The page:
Unit 1: A “Lore” class from Grey School of Wizardry. I know GSW doesn’t really want to be seen as a “curriculum provider” and it isn’t, but the “lore” assignments actually took me through some common core requirements. The first assignment had me studying general themes and literary archetypes. The second one had me comparing myths and legends to each other while learning to apply themes and archetypes to literary analysis. The third assignment involved reading and writing about a myth local to my geographic region. The fourth assignment (which I’m still working on periodically) involved choosing a book that relates somehow to an ancient myth and explaining how they’re similar. I read a young-adult book called Janie: Face to Face for that. I go back to this curriculum every now and then – namely for the short story I’m working on.

Unit 2: Some John Milton from Saylor.org. Mostly all I read about was his life. I didn’t get to read much of his writing before that site started bugging out on me.

Unit 3: A TON of grammar study using a grammar book from Barnes and Noble, plus some review on Purdue Owl about proper citation style. I ended up helping other people revise their essays to familiarize myself with structure. When I was done with that, I took a giant test over grammar and usage.

Unit 4: I read The Giver for free online. Then, I watched the movie. My big “assignment” on the subject was basically a blog response.

Unit 5: A Separate Peace. I’m using a free curriculum from Curriki for that, which contains study guides and such.

Does anyone else actually just make a plan and stick to it 100%?

English curriculum.

Me: *Looks up curriculum for English.*

Curriculum: ANTIGONE!!!!

Me: Read it in 8th grade.

Curriculum: JULIUS CAESAR!!!!

Me: Read it at some point.

Curriculum: ROMEO AND JULIET!!!!

Me; Read it, saw it performed, saw the movie, wrote a paper on it, etc.

Curriculum: RED BADGE OF COURAGE!!!!

Me: I read that in freaking elementary school.

Curriculum: Where the Red Fern Grows????

Me: Seventh grade.

Curriculum: Uh…geez…kid…what do you want? To Kill a Mockingbird? Surely you haven’t read that one!!!!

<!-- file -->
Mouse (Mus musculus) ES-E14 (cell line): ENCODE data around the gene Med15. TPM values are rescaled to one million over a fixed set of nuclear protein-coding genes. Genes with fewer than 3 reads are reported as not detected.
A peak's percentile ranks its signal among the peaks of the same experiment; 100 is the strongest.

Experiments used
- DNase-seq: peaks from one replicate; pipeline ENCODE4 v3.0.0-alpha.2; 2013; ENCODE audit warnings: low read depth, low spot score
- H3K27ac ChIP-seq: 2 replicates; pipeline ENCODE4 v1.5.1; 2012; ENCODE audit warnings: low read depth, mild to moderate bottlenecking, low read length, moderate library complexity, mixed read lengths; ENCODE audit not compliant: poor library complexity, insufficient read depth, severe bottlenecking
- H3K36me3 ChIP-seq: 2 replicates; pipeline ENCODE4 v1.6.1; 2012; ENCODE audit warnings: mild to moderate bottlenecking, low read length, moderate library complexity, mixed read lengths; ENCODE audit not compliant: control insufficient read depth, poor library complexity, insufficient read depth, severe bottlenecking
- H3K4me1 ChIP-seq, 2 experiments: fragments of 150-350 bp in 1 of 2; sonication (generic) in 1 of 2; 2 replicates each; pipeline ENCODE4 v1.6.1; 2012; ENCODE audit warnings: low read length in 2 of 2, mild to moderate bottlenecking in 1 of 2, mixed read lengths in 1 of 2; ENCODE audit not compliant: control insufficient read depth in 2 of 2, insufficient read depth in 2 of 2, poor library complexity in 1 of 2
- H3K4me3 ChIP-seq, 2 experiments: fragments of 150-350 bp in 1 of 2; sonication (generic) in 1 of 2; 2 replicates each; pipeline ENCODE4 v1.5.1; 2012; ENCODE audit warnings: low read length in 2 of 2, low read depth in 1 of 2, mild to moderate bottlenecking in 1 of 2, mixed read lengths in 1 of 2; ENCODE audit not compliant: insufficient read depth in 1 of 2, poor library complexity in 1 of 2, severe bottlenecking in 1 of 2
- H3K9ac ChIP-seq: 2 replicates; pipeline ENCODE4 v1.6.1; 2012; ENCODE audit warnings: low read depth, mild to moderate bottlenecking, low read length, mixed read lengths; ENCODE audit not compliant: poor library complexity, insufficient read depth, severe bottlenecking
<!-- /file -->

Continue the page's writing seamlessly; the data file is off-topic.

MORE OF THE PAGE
Me: Summer before 9th grade.

Curriculum: Screw you, Lilly.

Health, Unit 1; Nutrition

For health class, I was going to go down a list of unit studies I found online. It was all the basic stuff – fitness, nutrition, alcohol being bad, drugs being bad, sex being mostly bad, etc. Health is one of those subjects that a lot of states require homeschoolers demonstrate they’ve learned about. Unfortunately, it’s boring. I’m only about a couple weeks into the semester and I’m already bored. What I’ve decided is that every unit should relate to my life in some way. I have many health issues myself that I’m working through, and most of them require me to watch videos/get educated about lifestyle and what’s healthy versus what my parents did. That takes up a lot of my time, because to get better I can’t just take a pill, I need to actually do the work. I decided I want to work my own health struggles into my health curriculum. In particular, I am going to start with a list of questions that I want answered rather than a list of assignments and then searching for material that will give me an answer.

The first unit I am supposed to cover is nutrition. Nutrition is oversimplified in high school health textbooks. As a vegan, the “four food groups” thing gets complicated. For the nutrition unit, I have compiled a list of questions.

  1. What are signs of B-12 deficiency? How can I know if I’m deficient?
  2. Which nutrients might I be missing and how can I get them?
  3. What are some cost-efficient ways to pack more nutrients into each meal?
  4. What foods are best for someone with depression?
  5. Can nutritional supplements replace traditional antidepressants?
  6. What foods can I eat if I don’t feel full?

To track my progress, I will use a stopwatch to time how long I spend on the nutrition unit and compile a “portfolio” of work done for my health class. This will make sure I get to 75 hours for the half-credit this course offers.